I Never Envisioned Being A Single Parent, But Suicide Left Me With No Other Choice


I Never Envisioned Being A Single Parent, But Suicide Left Me With No Other Choice

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I never thought I would end up a single mother. A solo parent. Solo. With no other parent to come every weekend and whisk the kids off so I can have a social life or just take a nap. When I saw this quote tonight, I burst into tears: “Yup, she’s just a mother. Which is sort of like looking at the sky and saying, ‘Hey, it’s just the sun.'”

Yeah, I’m just a mother. Just a girl who got left standing in her front yard by the man who promised he would never leave. She had to stand in that yard, holding back an ocean of tears, storms beginning to rage, screams drowning out her thoughts.

She had to walk back into that house that was on fire in her imagination because inside sat two little children. Two little children whom she would never leave, never abandon, never let down. All she wanted to do that day was run. Hit the road. Never ever return. But she had to walk back into that house and scoop up the loves of her life. If she was going to run, she was taking them with her. But she never ran, and they keep on going, keep on living, keep on breathing right where they are.

I rack my mind still wondering just how. Just how did he walk past their little shoes, and their piles of toys, and their cereal bowls on the kitchen table? How did he walk away from it all and not look back? It’s a hurt I will feel forever. There is so much more to it than anyone can understand unless they are an adult who also had this happen to their family.

On weekends when my late husband was off work, he would often holler down the basement stairs to me while I was doing laundry and say, “Be back later!” And I knew he was going to his parents to visit, or to the auto parts store, or to a buddy’s house. But he always came home. And he always knew I would take care of the children. I guess this time was no different.

Well, except this time he never came home.

So now I’m not a wife anymore. I’m just me, and I have found that I am enough. Maybe the fairytale was never meant for me. Or maybe it’s out there still waiting in the distance. It doesn’t matter because I am not living for that fairytale anymore. I am living for these little humans I brought into this world. These little people who made me “just a mom.” The greatest thing I have ever been. Possibly the entire reason for why I am here on this Earth, my destiny, is…them. My little lighthouses. And me? I’m just their sun.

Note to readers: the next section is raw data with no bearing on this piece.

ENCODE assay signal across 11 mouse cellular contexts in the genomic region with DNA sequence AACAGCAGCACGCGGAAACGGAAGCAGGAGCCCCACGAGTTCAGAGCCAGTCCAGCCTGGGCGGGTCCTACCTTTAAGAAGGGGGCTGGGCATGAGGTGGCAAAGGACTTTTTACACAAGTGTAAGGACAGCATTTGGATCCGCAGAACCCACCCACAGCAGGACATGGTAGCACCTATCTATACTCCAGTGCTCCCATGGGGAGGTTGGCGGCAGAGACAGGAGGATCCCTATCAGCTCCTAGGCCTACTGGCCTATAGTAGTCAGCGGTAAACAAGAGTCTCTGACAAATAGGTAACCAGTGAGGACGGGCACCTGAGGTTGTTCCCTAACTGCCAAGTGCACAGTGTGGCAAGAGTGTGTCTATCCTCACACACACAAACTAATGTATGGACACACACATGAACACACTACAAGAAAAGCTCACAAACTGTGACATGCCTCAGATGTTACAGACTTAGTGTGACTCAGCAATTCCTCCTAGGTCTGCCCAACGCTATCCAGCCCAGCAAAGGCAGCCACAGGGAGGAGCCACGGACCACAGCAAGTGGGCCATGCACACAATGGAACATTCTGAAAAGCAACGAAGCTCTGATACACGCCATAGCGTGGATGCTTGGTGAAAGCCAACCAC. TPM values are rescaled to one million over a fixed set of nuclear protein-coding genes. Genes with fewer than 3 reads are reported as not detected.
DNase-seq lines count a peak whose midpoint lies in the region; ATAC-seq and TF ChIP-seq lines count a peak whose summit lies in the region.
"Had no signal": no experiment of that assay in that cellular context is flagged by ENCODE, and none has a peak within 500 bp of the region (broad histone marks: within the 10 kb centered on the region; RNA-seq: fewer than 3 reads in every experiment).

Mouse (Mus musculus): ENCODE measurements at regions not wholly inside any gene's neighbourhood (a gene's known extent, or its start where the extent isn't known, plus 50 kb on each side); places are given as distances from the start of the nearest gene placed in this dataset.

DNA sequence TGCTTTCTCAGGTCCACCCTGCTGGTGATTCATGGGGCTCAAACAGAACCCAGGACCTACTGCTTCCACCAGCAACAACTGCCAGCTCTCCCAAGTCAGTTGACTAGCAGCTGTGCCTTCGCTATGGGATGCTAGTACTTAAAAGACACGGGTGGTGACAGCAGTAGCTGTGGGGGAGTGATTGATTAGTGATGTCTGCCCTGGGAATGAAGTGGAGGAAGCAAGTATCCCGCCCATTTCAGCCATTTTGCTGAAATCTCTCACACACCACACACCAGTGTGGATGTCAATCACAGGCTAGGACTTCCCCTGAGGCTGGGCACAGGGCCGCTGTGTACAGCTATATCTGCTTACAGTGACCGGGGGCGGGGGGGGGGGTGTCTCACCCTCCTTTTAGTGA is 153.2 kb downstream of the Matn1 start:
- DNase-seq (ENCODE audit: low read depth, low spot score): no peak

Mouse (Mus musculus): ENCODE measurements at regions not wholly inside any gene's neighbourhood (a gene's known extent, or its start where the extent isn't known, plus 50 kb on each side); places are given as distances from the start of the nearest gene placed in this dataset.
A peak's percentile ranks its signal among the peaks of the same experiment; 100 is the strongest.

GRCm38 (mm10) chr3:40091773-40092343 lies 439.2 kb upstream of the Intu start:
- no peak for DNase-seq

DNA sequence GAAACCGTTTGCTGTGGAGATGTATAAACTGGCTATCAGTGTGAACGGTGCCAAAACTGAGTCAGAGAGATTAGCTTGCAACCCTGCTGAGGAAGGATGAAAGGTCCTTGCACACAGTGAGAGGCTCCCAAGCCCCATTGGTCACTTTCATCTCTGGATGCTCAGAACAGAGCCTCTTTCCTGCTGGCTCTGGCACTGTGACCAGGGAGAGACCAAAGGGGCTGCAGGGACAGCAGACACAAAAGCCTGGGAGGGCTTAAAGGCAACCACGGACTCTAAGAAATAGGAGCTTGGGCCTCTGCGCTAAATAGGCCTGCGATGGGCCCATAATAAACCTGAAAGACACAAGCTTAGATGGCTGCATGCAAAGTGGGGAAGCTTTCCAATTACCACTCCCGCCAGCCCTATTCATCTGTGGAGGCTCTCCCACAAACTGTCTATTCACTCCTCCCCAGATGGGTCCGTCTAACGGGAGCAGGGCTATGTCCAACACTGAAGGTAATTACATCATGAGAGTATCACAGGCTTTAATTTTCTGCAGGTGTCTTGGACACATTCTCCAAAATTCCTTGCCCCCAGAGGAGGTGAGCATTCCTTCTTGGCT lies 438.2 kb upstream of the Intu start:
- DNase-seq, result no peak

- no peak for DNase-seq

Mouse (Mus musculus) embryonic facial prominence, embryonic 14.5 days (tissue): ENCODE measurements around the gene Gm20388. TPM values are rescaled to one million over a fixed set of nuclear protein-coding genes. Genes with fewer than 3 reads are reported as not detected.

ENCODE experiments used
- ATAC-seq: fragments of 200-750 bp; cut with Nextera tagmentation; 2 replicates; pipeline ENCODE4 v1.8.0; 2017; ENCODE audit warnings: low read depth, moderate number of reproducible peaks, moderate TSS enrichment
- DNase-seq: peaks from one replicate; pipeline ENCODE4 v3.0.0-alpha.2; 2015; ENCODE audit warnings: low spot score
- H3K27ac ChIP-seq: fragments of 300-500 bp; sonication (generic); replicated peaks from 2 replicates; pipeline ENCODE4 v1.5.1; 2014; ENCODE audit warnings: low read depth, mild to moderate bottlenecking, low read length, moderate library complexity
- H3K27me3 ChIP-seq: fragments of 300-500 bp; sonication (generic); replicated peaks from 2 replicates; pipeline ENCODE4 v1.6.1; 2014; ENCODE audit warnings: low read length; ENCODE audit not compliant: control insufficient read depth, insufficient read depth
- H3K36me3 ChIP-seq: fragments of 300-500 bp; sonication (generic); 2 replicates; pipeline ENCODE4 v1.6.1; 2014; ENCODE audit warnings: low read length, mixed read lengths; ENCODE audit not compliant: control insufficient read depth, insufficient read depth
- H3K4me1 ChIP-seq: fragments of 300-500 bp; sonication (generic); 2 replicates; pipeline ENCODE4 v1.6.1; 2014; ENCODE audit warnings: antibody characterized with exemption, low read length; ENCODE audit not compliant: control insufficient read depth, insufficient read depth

So the next time you see a solo parent and wonder where have they been? They have been with their family. Their children. They don’t get Friday night dates with a spouse while the kids go to Grandma’s house. They don’t get to run to the store or for cocktails with their mom friends and leave the kids home with their spouse. Their entire life is wrapped up in their children.

And sometimes at night they cry. They cry because sometimes the worry creeps in, the feelings of abandonment and unworthiness creep in. Sometimes they miss being someone’s everything.

Sometimes I lie in bed and remember. I have a small, beautiful child sleeping on each side of me, a cat snuggled above my head, and two dogs snoring at my feet. I am loved. I am worthy. I am the sun orbited by all of these beautiful creatures. I am lucky. I get all the kisses. All the hugs. All of the “I love you”s. They never worry that I will leave, that I won’t come home, that I will abandon them. They trust me with every breath they breathe.

I am so sorry for my late husband that he gave all of that up. That forever they will question his love for them. That is what being left behind by suicide does. It plays with your head, your heart, your everything. It leaves you confused for a lifetime.

I am still grateful for the life that I have. Solo parents are the strongest people you will meet. I never thought I would be one, but here I am more loved than the sun and my heart still full of joy.

If someone is feeling hopeless, helpless, or considering suicide, contact the National Suicide Prevention Lifeline 1-800-273-TALK (8255).